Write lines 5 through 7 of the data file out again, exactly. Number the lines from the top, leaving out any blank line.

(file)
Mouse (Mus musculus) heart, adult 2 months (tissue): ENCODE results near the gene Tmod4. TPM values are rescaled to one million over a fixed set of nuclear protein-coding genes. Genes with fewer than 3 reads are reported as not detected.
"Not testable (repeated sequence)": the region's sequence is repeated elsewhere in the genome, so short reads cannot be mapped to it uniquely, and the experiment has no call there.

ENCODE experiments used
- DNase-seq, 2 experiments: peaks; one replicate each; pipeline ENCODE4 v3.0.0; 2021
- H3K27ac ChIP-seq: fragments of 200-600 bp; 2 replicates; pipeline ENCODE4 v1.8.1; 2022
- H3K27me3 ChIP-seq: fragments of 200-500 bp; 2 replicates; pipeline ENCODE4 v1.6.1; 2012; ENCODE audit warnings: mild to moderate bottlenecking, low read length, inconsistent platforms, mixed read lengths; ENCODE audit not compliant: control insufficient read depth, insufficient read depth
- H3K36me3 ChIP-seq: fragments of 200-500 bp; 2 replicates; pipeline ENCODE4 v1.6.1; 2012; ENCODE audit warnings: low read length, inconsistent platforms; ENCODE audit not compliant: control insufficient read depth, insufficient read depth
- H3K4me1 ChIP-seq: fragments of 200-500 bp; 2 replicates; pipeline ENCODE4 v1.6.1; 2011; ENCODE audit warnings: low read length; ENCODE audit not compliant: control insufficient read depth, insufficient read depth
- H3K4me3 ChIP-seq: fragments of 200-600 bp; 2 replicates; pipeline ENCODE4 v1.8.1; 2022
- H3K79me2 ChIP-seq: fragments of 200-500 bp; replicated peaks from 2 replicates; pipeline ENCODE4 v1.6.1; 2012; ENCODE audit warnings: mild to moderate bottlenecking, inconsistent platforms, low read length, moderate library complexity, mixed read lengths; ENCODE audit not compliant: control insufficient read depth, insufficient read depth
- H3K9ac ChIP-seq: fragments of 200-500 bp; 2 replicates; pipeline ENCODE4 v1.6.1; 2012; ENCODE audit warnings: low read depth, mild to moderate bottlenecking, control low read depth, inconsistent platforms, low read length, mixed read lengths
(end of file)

- H3K27ac ChIP-seq: fragments of 200-600 bp; 2 replicates; pipeline ENCODE4 v1.8.1; 2022
- H3K27me3 ChIP-seq: fragments of 200-500 bp; 2 replicates; pipeline ENCODE4 v1.6.1; 2012; ENCODE audit warnings: mild to moderate bottlenecking, low read length, inconsistent platforms, mixed read lengths; ENCODE audit not compliant: control insufficient read depth, insufficient read depth
- H3K36me3 ChIP-seq: fragments of 200-500 bp; 2 replicates; pipeline ENCODE4 v1.6.1; 2012; ENCODE audit warnings: low read length, inconsistent platforms; ENCODE audit not compliant: control insufficient read depth, insufficient read depth